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Walt Whitman to Thomas P. Sawyer, 21 April 1863

Tom,1 I thought I would write you a few words, and take chances of its getting to you—though there is great excitement now about the Army of the Potomac,2 no passes allowed, mails held over, &c. &c.—still I thought I would write, and take chances.

There is nothing very special here about Washington—they seem to be shoving troops off from here now all the time, in small or large bodies—the convalescents are doing guard duty &c in the Hospitals—even the old regiments doing patrol, & provost, are sent off. So I suppose something is up. Tom, I was at Armory last evening, saw Lewy Brown,3 sat with him a good while, he was very cheerful, told me how he laid out to do, when he got well enough to go from hospital, (which he expects soon), says he intends to go home to Maryland, go to school, and learn to write better, and learn a little bookkeeping, &c.—so that he can be fit for some light employment. Lew is so good, so affectionate—when I came away, he reached up his face, I put my arm around him, and we gave each other a long kiss, half a minute long. We talked about you while I was there. I saw Hiram4 but did not speak to him. He lay pale and pretty sick, sound asleep. I could not help stopping before I came away, and looking at him—it was pitiful to see him, so pale, sound asleep—Poor Hiram—he is a good boy—he gets no better. Johnny Mahay5 does not get any better, in Ward E. He is going to have an operation performed on him by Dr. Bliss.6 Tom, I do not know who you was most intimate with in the Hospital, or I would write you about them.

As to me, there is nothing new with me, or my affairs. I manage to pay my way here in Washington, what I make writing letters for the New York papers, &c. When I stopped here, last January, on my return from Falmouth, I thought I would stop only a few days, before returning to New York, and see if I could not get some berth, clerkship or something—but I have not pushed strong enough—have not got anything—and I don't know as I could be satisfied with the life of a clerk in the departments anyhow. So I have hung along here ever since. I guess I enjoy a kind of vagabond life any how. I go around some, nights, when the spirit moves me, sometimes to the gay places, just to see the sights. Tom, I wish you was here. Somehow I don't find the comrade that suits me to a dot—and I won't have any other, not for good.

Well, Tom, the war news is not lovely, is it? We feel disappointed here about Charleston7—I felt as blue about it as anybody. I was so in hopes they would take the conceit out of that gassy city. It seems to me always as if Charleston has done the biggest business of blowing & mischief, on a small capital of industry or manliness, of any city the world ever knew. But for all our bad success at Charleston, and even if we fail for a while elsewhere, I believe this Union will conquer in the end, as sure as there's a God in heaven. This country can't be broken up by Jeff Davis, & all his damned crew. Tom, I sometimes feel as if I didn't want to live—life would have no charm for me, if this country should fail after all, and be reduced to take a third rate position, to be domineered over by England & France & the haughty nations of Europe &c and we unable to help ourselves. But I have no thought that will ever be, this country I hope would spend her last drop of blood, and last dollar, rather than submit to such humiliation.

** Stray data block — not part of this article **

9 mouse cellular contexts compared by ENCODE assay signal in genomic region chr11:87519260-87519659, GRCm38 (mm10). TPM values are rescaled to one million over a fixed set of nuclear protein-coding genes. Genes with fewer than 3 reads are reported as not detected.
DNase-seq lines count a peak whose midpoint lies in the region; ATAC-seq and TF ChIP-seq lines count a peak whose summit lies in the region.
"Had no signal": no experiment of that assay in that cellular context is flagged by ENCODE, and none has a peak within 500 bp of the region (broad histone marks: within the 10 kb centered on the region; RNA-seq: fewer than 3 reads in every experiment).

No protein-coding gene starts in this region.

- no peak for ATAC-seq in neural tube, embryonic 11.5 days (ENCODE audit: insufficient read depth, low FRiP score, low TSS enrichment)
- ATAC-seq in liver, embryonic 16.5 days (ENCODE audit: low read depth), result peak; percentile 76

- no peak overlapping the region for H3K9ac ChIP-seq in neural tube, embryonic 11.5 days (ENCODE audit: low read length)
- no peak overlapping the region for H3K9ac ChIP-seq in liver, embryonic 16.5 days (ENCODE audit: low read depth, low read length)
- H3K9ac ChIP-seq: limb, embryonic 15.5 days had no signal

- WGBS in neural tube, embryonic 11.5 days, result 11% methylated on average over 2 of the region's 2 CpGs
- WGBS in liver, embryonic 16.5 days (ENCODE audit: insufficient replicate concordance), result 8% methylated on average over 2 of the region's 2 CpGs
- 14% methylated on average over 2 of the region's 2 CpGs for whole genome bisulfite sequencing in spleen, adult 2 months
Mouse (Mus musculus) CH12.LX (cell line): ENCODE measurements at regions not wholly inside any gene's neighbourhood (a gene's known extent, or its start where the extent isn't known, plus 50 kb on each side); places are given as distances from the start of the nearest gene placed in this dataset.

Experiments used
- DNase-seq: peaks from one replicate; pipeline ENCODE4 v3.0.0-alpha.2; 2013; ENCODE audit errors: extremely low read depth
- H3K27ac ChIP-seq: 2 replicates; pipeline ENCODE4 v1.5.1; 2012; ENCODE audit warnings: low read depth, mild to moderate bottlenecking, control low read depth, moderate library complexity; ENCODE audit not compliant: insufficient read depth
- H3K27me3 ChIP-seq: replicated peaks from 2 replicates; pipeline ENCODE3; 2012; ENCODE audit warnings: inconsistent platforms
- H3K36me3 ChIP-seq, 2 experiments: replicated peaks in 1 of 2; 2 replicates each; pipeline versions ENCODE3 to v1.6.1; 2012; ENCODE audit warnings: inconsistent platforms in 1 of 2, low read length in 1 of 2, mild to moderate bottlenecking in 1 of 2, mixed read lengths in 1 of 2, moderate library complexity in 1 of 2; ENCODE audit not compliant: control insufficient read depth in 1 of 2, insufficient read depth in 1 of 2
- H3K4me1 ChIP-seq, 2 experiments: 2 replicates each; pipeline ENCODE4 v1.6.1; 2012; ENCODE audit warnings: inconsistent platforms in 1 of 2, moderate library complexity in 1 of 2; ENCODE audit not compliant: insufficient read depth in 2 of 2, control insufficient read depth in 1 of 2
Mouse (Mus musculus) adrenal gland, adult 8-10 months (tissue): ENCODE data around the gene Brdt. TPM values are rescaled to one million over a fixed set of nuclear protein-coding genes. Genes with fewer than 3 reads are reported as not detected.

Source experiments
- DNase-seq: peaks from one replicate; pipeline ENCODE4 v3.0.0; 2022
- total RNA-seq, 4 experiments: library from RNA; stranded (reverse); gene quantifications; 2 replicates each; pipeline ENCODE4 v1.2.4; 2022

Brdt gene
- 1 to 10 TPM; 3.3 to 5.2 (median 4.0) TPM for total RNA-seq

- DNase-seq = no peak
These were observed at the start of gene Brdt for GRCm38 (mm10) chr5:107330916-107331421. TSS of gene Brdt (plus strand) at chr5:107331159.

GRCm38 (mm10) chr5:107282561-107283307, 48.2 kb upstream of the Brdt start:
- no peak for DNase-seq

O I hope Hooker8 will have good success in his plans, whatever they may be. We have been foiled so often in our plans, it seems as though it was too much. And our noble Army of the Potomac, so brave, so capable, so full of good men, I really believe they are this day the best in the world. God grant Hooker may have success, and his brave boys may at last achieve the victory they deserve. O how much I think about them though. I suppose that does no good. Tom, you tell the boys of your company there is an old pirate up in Washington, with the white wool growing all down his neck—an old comrade who thinks about you & them every day, for all he don't know them, and will probably never see them, but thinks about them as comrades & younger brothers of his, just the same.9

These lines may never reach you, as it is talked here that the Army of the Potomac is in for a real fighting march, at last, may be something desperate, it may continue some time when it once begins. Tom, I thought I would write you a few words, hoping they might reach you. Dear comrade, you must not forget me, for I never shall you. My love you have in life or death forever. I don't know how you feel about it, but it is the wish of my heart to have your friendship, and also that if you should come safe out of this war, we should come together again in some place where we could make our living, and be true comrades and never be separated while life lasts—and take Lew Brown too, and never separate from him. Or if things are not so to be—if you get these lines, my dear, darling comrade, and any thing should go wrong, so that we do not meet again, here on earth, it seems to me, (the way I feel now,) that my soul could never be entirely happy, even in the world to come, without you, dear comrade.10 And if it is God's will, I hope we shall yet meet, as I say, if you feel as I do about it—and if [it] is destined that we shall not, you have my love none the less, whatever should keep you from me, no matter how many years. God bless you, Tom, and preserve you through the perils of the fight.

Good bye, my darling comrade, my dear darling brother, for so I will call you, and wish you to call me the same.11